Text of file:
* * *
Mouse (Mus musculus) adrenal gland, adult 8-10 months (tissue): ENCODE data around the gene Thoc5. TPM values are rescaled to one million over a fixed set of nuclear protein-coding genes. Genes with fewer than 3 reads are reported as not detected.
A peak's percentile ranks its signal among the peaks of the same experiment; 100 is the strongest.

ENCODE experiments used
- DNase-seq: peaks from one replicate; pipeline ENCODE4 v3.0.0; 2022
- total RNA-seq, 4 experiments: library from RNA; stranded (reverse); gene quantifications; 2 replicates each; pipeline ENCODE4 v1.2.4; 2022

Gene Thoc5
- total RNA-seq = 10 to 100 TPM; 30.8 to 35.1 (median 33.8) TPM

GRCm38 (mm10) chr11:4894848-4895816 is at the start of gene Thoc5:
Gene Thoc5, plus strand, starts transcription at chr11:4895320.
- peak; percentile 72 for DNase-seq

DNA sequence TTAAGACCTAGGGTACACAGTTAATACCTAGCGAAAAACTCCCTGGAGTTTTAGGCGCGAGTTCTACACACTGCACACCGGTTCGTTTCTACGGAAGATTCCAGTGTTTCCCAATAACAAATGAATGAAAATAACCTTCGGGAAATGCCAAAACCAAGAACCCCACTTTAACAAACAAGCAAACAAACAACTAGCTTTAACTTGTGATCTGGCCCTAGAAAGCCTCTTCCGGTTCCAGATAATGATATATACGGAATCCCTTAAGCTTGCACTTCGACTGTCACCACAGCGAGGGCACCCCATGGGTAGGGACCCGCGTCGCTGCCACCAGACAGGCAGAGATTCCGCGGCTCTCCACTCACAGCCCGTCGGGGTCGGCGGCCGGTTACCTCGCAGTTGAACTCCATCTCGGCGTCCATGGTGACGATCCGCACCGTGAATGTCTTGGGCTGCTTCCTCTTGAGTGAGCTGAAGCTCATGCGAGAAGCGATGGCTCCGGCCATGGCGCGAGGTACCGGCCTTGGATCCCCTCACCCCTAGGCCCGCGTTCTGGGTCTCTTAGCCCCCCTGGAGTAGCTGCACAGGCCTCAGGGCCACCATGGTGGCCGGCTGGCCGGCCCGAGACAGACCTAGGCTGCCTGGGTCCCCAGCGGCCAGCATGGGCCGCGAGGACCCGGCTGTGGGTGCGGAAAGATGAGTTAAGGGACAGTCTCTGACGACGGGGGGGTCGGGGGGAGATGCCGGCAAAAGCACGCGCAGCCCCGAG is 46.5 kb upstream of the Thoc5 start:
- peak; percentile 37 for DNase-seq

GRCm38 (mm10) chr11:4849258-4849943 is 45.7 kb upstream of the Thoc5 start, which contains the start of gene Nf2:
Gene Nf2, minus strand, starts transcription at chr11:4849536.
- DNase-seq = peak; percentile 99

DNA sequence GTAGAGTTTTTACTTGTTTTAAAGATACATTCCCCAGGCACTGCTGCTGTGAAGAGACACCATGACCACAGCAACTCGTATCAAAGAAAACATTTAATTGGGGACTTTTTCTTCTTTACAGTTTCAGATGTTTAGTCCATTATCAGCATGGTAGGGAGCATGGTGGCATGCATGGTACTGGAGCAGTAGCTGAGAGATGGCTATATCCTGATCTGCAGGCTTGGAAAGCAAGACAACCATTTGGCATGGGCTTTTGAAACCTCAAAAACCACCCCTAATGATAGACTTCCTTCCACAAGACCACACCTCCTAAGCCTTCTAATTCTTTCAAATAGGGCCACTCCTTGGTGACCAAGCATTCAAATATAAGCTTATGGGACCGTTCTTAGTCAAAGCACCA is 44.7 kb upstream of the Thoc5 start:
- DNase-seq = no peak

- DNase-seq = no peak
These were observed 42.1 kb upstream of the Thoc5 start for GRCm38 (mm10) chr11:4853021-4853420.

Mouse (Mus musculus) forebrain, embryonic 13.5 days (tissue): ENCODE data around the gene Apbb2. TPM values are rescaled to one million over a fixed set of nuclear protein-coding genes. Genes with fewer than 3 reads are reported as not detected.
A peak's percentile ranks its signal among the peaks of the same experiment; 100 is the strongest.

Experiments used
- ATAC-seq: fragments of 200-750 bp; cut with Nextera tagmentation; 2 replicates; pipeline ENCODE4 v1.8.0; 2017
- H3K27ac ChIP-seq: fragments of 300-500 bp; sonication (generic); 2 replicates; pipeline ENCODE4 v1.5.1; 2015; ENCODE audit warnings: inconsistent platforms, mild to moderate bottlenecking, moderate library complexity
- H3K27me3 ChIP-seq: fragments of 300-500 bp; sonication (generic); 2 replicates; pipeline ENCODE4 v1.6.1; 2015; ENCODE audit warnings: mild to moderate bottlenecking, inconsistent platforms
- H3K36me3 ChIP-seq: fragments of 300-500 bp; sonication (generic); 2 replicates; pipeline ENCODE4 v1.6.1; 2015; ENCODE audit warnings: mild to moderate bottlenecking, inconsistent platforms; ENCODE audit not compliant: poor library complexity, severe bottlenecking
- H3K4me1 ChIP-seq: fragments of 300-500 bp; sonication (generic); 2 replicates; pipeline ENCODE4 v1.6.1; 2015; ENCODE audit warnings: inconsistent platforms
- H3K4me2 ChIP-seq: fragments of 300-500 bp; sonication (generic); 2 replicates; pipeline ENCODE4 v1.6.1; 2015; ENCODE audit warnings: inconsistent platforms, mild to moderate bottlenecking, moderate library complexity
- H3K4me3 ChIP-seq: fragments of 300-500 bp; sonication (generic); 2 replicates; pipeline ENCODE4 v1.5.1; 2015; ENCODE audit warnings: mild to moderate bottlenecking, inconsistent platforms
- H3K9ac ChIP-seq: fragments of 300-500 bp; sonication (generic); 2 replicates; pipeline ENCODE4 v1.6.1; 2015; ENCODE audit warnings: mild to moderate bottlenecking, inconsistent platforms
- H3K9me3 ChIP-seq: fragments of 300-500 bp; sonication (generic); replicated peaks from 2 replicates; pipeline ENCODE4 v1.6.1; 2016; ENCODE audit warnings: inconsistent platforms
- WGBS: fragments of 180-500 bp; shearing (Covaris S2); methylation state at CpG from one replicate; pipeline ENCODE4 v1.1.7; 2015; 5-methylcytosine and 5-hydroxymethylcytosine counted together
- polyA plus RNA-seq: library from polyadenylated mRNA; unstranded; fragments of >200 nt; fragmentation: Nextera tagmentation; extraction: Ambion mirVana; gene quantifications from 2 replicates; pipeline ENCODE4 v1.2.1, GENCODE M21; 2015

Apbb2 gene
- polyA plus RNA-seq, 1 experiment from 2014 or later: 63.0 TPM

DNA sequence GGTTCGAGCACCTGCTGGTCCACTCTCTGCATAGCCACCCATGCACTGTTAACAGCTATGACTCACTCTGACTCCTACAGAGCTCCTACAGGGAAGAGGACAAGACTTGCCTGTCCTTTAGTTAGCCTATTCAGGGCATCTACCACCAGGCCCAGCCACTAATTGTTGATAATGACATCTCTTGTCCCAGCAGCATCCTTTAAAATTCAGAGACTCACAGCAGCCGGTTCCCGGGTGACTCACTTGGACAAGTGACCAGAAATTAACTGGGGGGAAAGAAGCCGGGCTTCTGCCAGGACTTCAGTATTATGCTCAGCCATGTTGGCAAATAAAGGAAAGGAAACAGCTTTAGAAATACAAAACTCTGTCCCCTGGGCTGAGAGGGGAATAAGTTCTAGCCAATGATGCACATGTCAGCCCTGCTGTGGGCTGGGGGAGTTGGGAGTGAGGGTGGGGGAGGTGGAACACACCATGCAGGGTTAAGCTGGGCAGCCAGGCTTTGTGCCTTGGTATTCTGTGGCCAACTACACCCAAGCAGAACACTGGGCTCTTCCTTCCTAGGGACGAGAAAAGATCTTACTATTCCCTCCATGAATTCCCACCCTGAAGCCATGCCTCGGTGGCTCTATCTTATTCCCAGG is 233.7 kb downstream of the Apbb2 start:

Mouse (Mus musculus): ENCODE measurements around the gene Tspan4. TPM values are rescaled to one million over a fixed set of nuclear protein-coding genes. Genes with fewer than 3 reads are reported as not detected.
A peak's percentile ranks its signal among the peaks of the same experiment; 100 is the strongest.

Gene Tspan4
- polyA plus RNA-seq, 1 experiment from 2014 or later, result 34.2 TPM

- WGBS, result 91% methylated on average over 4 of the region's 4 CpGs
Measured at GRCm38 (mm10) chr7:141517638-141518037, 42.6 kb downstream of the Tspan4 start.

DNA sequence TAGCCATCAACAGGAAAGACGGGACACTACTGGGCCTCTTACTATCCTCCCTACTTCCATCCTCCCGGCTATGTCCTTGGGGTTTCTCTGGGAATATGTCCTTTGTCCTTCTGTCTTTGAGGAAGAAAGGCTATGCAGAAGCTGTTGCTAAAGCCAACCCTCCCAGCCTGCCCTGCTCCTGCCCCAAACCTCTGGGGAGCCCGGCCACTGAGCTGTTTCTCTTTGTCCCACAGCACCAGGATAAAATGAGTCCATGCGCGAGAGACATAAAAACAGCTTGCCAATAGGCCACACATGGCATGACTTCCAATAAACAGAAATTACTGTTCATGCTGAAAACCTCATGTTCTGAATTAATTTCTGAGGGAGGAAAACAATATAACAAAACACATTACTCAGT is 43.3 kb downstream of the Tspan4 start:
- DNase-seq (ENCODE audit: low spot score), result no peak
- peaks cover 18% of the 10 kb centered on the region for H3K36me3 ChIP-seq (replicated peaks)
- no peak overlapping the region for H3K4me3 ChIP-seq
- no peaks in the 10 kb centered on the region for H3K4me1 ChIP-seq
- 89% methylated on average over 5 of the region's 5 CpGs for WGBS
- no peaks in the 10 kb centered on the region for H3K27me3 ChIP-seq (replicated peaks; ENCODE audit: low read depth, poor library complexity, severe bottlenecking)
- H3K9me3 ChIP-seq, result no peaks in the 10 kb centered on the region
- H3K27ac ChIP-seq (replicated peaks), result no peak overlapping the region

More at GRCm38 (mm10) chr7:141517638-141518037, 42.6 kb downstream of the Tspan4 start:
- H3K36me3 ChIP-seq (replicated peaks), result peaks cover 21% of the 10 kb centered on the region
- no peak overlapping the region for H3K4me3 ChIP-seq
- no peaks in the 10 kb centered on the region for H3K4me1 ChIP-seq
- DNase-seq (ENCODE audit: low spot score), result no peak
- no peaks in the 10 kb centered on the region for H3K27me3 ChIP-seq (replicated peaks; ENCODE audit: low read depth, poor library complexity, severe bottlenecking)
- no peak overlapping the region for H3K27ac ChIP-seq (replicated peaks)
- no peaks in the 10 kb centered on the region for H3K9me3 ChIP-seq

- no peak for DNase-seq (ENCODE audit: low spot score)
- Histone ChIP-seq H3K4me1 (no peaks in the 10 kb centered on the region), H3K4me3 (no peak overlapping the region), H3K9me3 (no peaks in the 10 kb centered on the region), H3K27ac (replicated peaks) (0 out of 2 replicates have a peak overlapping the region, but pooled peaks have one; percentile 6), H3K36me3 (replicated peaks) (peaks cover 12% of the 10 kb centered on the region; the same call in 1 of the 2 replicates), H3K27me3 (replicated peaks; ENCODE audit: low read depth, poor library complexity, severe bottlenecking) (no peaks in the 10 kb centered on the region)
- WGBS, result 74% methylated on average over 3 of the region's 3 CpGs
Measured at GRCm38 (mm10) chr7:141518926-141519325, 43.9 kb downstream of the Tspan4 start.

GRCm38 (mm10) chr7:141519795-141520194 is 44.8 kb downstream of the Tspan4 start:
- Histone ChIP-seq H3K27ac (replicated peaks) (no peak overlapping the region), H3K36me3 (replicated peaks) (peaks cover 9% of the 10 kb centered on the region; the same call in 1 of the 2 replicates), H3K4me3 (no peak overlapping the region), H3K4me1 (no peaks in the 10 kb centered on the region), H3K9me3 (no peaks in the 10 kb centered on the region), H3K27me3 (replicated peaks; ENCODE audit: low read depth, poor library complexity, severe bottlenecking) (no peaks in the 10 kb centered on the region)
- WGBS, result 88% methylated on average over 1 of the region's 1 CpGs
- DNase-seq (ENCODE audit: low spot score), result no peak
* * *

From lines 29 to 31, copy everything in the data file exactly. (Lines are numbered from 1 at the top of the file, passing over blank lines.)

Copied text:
- H3K4me3 ChIP-seq: fragments of 300-500 bp; sonication (generic); 2 replicates; pipeline ENCODE4 v1.5.1; 2015; ENCODE audit warnings: mild to moderate bottlenecking, inconsistent platforms
- H3K9ac ChIP-seq: fragments of 300-500 bp; sonication (generic); 2 replicates; pipeline ENCODE4 v1.6.1; 2015; ENCODE audit warnings: mild to moderate bottlenecking, inconsistent platforms
- H3K9me3 ChIP-seq: fragments of 300-500 bp; sonication (generic); replicated peaks from 2 replicates; pipeline ENCODE4 v1.6.1; 2016; ENCODE audit warnings: inconsistent platforms